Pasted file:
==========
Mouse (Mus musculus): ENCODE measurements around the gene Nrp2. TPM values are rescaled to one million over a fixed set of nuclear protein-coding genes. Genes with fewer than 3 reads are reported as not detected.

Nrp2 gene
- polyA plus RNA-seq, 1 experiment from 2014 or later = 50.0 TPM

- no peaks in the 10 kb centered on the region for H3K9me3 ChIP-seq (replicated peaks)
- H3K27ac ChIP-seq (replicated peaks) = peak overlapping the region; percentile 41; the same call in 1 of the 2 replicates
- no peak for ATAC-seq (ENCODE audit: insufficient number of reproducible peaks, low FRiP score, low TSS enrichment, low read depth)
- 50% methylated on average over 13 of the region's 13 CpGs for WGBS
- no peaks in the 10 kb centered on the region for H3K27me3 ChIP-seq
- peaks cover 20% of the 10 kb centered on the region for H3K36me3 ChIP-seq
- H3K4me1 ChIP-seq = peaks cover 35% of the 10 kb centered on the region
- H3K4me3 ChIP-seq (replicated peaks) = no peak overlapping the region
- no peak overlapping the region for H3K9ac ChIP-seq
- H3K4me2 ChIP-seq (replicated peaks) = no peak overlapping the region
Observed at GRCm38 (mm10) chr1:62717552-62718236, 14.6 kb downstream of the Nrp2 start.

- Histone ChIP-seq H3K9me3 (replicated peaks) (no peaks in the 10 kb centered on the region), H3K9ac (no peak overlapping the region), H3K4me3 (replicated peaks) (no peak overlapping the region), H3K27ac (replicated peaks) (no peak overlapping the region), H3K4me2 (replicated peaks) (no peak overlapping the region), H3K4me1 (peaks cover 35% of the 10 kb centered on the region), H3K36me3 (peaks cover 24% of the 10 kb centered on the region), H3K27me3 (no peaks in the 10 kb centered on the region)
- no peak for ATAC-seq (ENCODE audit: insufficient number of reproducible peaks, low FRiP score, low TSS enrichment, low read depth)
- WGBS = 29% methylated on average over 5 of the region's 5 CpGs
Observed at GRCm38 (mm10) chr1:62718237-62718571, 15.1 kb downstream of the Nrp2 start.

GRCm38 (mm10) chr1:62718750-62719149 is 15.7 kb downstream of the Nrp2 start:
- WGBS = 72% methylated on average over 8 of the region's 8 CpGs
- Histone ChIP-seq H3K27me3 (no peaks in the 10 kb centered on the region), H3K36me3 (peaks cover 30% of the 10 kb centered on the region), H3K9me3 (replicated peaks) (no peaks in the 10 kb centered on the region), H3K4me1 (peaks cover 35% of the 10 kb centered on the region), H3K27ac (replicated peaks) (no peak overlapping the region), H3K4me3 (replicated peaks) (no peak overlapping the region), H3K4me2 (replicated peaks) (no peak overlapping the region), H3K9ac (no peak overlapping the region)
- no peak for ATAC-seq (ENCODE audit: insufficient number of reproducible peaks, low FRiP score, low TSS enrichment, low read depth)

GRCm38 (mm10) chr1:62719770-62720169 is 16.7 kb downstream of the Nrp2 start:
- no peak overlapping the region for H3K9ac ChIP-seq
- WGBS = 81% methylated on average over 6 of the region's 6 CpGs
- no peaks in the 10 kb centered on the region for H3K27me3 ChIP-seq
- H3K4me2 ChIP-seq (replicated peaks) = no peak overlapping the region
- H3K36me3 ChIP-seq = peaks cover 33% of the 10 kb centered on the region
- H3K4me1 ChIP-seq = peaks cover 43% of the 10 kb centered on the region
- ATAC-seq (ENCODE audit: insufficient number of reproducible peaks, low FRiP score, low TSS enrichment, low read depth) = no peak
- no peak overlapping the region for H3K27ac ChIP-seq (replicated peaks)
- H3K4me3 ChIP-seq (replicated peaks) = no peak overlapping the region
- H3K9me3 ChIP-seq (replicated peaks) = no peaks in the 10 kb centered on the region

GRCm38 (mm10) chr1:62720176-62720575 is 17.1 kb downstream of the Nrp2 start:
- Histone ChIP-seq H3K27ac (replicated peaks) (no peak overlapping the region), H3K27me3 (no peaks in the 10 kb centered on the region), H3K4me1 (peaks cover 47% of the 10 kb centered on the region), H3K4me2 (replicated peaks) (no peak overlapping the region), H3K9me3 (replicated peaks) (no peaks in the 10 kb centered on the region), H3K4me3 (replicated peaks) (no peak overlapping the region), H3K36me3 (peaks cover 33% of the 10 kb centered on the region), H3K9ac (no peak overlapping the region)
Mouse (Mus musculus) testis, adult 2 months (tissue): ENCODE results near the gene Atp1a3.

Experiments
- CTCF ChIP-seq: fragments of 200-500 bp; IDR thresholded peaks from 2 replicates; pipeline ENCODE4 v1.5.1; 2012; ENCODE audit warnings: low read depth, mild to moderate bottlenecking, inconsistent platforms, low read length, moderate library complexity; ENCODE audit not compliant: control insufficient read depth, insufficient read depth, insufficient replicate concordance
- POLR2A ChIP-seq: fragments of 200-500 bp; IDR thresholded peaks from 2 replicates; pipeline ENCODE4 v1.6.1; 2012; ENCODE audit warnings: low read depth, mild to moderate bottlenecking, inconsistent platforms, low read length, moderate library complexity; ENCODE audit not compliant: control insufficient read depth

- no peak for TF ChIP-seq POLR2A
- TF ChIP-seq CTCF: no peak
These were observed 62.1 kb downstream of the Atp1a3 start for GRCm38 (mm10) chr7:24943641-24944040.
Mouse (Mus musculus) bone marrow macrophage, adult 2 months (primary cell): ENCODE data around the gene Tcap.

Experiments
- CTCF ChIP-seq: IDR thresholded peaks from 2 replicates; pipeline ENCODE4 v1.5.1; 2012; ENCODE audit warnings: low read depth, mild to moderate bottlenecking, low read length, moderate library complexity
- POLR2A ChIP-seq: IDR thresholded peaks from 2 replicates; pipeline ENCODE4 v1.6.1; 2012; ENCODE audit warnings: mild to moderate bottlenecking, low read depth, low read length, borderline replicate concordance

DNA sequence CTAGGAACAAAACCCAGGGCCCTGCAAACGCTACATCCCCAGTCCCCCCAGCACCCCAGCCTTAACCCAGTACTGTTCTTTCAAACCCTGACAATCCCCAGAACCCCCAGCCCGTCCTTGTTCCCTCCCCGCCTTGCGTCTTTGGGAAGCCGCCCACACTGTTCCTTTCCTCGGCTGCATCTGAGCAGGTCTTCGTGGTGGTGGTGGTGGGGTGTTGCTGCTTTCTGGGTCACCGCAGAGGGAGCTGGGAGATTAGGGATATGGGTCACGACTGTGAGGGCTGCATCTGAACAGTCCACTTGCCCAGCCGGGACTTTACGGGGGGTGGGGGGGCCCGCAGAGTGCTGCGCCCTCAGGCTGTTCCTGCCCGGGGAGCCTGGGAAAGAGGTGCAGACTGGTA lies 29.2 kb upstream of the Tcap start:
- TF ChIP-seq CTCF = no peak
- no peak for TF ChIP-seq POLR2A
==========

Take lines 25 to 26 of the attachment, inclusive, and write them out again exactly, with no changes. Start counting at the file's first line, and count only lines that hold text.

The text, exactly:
- WGBS = 81% methylated on average over 6 of the region's 6 CpGs
- no peaks in the 10 kb centered on the region for H3K27me3 ChIP-seq